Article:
As for the question of a referendum, well, I'm here. This is my referendum right now. I'm speaking out at these public open houses. I also did vote in the last election, and I believe all but one party had electoral reform as a key platform issue, so I think it's there. I think we can move on.

I respect all of the opinions, but the best argument I've heard tonight for first past the post is that we've had stable government and it has been working so far. Well, that's not really inspirational, and I think that we have a civil government despite the electoral system. I think we can move on and experiment. I'm a scientist. Let's experiment. Let's have some perspective. We can change it again. It's not the end. It's not the last form. There might be something better.

Canada has been in a unique position as well. We have this large geography with pockets of dense population. We'd probably have to come up with something that might be unique or novel, so I hope that we can.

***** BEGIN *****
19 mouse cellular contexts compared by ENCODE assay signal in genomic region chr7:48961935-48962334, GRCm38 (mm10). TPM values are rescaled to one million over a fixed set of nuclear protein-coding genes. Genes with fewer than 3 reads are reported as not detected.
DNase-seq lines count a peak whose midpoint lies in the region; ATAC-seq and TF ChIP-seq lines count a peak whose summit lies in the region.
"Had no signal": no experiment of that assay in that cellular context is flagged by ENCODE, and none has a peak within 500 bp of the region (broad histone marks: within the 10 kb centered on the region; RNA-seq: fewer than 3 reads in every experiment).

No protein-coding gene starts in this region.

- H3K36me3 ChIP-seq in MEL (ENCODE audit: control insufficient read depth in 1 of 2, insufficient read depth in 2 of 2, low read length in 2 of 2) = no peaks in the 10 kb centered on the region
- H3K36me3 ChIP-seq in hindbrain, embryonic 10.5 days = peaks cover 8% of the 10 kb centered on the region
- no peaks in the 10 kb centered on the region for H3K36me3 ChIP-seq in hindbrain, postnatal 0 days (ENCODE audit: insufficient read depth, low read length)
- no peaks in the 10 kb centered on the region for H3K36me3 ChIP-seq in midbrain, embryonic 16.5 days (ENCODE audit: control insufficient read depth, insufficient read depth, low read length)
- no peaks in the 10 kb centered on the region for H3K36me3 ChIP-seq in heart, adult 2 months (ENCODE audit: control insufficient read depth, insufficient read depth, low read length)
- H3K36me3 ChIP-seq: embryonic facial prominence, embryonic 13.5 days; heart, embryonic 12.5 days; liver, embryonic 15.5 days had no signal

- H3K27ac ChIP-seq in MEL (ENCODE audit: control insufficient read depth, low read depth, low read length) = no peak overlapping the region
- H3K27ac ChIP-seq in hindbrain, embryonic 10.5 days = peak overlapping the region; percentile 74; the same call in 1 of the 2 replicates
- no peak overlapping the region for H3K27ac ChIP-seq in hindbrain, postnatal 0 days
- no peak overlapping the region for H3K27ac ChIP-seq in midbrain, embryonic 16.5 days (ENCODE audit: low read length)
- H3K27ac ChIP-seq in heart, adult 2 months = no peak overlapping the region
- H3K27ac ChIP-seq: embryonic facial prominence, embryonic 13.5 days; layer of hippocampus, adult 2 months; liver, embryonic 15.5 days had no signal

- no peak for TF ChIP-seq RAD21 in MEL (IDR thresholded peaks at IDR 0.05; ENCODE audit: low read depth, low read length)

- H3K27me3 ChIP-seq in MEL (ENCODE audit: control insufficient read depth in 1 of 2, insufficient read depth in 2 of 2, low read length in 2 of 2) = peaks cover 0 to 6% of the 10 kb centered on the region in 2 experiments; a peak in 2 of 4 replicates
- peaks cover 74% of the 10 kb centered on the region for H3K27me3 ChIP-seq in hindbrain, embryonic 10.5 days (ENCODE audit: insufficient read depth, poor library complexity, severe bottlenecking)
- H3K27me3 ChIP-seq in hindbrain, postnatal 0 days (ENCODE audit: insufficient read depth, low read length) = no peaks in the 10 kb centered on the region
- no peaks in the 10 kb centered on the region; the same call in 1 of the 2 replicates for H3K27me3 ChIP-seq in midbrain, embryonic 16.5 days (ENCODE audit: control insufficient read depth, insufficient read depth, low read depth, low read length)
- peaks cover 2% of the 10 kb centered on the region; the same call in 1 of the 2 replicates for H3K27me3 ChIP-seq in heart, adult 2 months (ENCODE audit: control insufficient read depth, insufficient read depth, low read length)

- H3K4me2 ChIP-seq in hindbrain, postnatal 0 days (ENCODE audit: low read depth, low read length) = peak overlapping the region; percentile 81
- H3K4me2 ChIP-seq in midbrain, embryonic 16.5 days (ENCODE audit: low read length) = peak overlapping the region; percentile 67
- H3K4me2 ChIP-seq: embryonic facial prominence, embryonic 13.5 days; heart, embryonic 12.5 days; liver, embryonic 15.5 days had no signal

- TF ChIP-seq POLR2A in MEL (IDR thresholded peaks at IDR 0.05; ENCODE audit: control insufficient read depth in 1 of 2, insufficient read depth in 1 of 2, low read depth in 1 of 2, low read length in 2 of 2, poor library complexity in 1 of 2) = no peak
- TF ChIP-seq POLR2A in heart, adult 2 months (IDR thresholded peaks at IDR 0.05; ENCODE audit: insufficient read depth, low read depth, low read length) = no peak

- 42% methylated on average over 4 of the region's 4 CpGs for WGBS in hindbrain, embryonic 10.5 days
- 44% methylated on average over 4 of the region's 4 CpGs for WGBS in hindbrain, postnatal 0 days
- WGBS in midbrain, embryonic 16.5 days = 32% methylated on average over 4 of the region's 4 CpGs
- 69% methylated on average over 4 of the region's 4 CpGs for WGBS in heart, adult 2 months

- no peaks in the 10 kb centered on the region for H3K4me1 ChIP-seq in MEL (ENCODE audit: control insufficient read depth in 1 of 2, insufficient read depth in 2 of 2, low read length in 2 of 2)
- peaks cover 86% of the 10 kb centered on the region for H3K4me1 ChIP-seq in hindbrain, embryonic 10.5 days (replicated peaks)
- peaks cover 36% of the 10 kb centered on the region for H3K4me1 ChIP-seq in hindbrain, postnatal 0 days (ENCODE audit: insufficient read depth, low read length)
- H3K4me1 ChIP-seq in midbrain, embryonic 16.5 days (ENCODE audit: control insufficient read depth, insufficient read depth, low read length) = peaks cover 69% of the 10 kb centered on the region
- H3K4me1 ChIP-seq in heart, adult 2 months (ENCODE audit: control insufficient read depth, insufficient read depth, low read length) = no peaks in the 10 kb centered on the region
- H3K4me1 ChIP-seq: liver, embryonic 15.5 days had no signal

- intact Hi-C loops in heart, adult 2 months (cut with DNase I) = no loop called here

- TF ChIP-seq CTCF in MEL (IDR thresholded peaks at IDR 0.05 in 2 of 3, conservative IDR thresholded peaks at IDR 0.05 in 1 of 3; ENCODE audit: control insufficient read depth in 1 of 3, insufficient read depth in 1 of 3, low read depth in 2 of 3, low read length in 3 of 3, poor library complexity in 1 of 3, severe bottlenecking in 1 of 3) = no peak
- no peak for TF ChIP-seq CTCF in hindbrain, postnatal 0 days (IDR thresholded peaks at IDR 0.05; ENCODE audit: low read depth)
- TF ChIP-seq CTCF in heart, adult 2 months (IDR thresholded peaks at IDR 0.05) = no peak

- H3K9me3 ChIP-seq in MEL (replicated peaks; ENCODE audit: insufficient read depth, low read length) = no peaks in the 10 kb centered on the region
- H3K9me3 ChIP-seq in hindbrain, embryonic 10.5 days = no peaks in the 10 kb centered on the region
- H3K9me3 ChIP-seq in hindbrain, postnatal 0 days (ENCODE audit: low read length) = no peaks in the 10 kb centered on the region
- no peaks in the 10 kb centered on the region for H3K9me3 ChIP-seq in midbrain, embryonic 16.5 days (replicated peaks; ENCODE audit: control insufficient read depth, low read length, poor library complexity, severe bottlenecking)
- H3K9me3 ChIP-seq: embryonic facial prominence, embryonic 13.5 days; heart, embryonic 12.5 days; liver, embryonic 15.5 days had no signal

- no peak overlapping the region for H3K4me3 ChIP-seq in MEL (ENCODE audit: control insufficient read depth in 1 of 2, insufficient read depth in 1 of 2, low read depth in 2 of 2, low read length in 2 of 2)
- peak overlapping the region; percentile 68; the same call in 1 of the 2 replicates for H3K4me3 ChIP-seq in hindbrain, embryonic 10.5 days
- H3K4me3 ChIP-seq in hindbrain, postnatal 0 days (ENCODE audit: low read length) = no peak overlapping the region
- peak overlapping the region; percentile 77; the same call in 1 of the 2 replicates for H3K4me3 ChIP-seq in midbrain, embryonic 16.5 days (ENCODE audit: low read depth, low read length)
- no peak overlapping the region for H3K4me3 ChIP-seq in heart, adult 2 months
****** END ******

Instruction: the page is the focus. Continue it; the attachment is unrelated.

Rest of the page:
I trust you. If you have questions about algae, I hope you trust my expertise, and I'm going to basically trust this panel that has been working on this, doing a great job. I love that it's proportional and across all the parties, but I'm going to trust your final decision. I'll let you whittle out the final details. I hope you can take the opinion of the electorate, though, that they do want change. I think it's quite apparent here.

Thank you.

9:15 p.m.

Liberal

The Chair Liberal Francis Scarpaleggia

Thank you very much, Mr. Houblen.

I'd like to thank everyone here tonight and those who came to the mics to share your considered views. Thank you also for respecting the time limits, which allowed for a full and orderly discussion.

To the committee members, we meet again tomorrow morning at 7:45 a.m.

We will reconvene tomorrow at 7:45 a.m.

Thank you to the participants for their comments and participation.

We hope that you will carefully read our report, which must be tabled by December 1.

The meeting is adjourned.